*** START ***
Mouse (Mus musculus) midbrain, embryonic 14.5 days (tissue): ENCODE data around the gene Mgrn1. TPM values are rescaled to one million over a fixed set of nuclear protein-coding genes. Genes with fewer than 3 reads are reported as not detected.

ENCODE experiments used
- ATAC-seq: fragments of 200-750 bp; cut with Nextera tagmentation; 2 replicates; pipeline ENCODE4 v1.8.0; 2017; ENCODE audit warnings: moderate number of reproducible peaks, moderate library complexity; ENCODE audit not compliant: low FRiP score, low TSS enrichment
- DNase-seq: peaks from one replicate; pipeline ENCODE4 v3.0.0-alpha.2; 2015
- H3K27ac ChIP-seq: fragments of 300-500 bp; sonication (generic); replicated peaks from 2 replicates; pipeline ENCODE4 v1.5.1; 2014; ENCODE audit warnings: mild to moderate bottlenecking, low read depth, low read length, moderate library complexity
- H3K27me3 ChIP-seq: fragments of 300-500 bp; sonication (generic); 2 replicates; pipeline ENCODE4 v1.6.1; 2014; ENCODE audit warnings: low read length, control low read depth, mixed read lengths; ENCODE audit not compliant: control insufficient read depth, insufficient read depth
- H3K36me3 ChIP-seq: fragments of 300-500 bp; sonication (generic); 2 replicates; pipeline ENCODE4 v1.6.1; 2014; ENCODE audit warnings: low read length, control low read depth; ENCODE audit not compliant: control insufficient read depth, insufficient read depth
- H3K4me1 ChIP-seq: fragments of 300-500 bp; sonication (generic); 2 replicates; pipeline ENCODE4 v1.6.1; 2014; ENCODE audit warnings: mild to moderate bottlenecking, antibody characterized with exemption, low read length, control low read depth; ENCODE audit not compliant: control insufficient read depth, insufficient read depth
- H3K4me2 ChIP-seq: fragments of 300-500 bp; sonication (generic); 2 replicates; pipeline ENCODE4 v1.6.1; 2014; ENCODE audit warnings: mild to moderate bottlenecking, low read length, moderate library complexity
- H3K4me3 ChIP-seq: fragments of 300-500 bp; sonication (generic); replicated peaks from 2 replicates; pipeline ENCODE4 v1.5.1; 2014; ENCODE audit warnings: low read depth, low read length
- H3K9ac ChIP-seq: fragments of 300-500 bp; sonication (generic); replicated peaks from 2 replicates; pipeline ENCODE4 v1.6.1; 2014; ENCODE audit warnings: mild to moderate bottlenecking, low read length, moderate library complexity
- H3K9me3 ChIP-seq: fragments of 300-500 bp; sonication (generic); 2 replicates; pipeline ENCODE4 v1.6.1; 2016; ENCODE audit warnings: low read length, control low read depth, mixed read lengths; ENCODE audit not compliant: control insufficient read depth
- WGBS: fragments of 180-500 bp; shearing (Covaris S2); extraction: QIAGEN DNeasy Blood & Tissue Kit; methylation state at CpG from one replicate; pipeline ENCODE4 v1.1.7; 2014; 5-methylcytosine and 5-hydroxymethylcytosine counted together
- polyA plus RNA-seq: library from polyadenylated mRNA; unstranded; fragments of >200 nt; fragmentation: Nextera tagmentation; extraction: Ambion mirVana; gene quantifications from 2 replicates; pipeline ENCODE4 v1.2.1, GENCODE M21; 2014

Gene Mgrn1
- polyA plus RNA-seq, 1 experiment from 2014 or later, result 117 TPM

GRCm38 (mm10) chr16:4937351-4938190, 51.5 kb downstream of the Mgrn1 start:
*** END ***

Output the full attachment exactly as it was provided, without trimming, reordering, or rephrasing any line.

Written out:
Mouse (Mus musculus) midbrain, embryonic 14.5 days (tissue): ENCODE data around the gene Mgrn1. TPM values are rescaled to one million over a fixed set of nuclear protein-coding genes. Genes with fewer than 3 reads are reported as not detected.

ENCODE experiments used
- ATAC-seq: fragments of 200-750 bp; cut with Nextera tagmentation; 2 replicates; pipeline ENCODE4 v1.8.0; 2017; ENCODE audit warnings: moderate number of reproducible peaks, moderate library complexity; ENCODE audit not compliant: low FRiP score, low TSS enrichment
- DNase-seq: peaks from one replicate; pipeline ENCODE4 v3.0.0-alpha.2; 2015
- H3K27ac ChIP-seq: fragments of 300-500 bp; sonication (generic); replicated peaks from 2 replicates; pipeline ENCODE4 v1.5.1; 2014; ENCODE audit warnings: mild to moderate bottlenecking, low read depth, low read length, moderate library complexity
- H3K27me3 ChIP-seq: fragments of 300-500 bp; sonication (generic); 2 replicates; pipeline ENCODE4 v1.6.1; 2014; ENCODE audit warnings: low read length, control low read depth, mixed read lengths; ENCODE audit not compliant: control insufficient read depth, insufficient read depth
- H3K36me3 ChIP-seq: fragments of 300-500 bp; sonication (generic); 2 replicates; pipeline ENCODE4 v1.6.1; 2014; ENCODE audit warnings: low read length, control low read depth; ENCODE audit not compliant: control insufficient read depth, insufficient read depth
- H3K4me1 ChIP-seq: fragments of 300-500 bp; sonication (generic); 2 replicates; pipeline ENCODE4 v1.6.1; 2014; ENCODE audit warnings: mild to moderate bottlenecking, antibody characterized with exemption, low read length, control low read depth; ENCODE audit not compliant: control insufficient read depth, insufficient read depth
- H3K4me2 ChIP-seq: fragments of 300-500 bp; sonication (generic); 2 replicates; pipeline ENCODE4 v1.6.1; 2014; ENCODE audit warnings: mild to moderate bottlenecking, low read length, moderate library complexity
- H3K4me3 ChIP-seq: fragments of 300-500 bp; sonication (generic); replicated peaks from 2 replicates; pipeline ENCODE4 v1.5.1; 2014; ENCODE audit warnings: low read depth, low read length
- H3K9ac ChIP-seq: fragments of 300-500 bp; sonication (generic); replicated peaks from 2 replicates; pipeline ENCODE4 v1.6.1; 2014; ENCODE audit warnings: mild to moderate bottlenecking, low read length, moderate library complexity
- H3K9me3 ChIP-seq: fragments of 300-500 bp; sonication (generic); 2 replicates; pipeline ENCODE4 v1.6.1; 2016; ENCODE audit warnings: low read length, control low read depth, mixed read lengths; ENCODE audit not compliant: control insufficient read depth
- WGBS: fragments of 180-500 bp; shearing (Covaris S2); extraction: QIAGEN DNeasy Blood & Tissue Kit; methylation state at CpG from one replicate; pipeline ENCODE4 v1.1.7; 2014; 5-methylcytosine and 5-hydroxymethylcytosine counted together
- polyA plus RNA-seq: library from polyadenylated mRNA; unstranded; fragments of >200 nt; fragmentation: Nextera tagmentation; extraction: Ambion mirVana; gene quantifications from 2 replicates; pipeline ENCODE4 v1.2.1, GENCODE M21; 2014

Gene Mgrn1
- polyA plus RNA-seq, 1 experiment from 2014 or later, result 117 TPM

GRCm38 (mm10) chr16:4937351-4938190, 51.5 kb downstream of the Mgrn1 start: